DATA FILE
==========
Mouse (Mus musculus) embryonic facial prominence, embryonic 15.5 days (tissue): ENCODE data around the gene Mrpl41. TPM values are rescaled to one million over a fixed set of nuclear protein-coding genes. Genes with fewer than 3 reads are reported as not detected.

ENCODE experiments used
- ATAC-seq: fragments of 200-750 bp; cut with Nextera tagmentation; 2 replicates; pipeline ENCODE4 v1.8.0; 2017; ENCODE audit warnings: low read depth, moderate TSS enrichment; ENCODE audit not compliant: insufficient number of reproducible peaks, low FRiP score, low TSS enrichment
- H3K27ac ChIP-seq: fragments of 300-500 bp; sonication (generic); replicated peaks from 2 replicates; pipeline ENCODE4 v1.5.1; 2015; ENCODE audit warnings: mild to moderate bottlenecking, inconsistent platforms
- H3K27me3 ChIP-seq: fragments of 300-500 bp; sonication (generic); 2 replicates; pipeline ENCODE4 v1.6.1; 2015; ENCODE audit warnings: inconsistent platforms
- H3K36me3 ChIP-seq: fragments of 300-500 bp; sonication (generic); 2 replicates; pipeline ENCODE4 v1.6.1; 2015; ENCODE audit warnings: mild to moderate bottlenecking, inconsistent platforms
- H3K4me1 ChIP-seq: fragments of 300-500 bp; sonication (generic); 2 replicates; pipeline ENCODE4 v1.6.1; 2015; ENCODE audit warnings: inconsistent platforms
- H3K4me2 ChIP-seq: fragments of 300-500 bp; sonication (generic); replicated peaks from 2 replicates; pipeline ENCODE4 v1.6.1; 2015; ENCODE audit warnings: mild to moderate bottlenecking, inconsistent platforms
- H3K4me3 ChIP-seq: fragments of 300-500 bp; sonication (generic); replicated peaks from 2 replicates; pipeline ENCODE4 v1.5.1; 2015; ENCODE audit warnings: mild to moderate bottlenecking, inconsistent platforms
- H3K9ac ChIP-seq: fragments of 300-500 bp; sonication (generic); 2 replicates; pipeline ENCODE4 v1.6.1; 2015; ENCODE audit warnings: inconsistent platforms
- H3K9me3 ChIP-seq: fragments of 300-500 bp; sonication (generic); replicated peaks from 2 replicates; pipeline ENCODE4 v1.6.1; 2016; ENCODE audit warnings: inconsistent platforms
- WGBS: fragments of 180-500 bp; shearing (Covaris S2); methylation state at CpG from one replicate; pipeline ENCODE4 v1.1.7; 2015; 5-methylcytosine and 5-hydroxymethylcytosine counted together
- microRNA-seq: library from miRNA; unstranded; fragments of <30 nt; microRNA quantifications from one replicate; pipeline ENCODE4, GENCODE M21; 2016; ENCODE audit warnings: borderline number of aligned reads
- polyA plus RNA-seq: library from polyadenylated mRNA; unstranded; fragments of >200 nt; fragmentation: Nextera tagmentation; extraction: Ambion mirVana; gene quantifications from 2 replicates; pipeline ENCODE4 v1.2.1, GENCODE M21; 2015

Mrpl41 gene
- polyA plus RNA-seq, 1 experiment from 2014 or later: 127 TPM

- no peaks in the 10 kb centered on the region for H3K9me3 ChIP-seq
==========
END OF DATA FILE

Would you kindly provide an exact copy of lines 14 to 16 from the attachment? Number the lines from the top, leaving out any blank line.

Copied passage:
- polyA plus RNA-seq: library from polyadenylated mRNA; unstranded; fragments of >200 nt; fragmentation: Nextera tagmentation; extraction: Ambion mirVana; gene quantifications from 2 replicates; pipeline ENCODE4 v1.2.1, GENCODE M21; 2015

Mrpl41 gene
- polyA plus RNA-seq, 1 experiment from 2014 or later: 127 TPM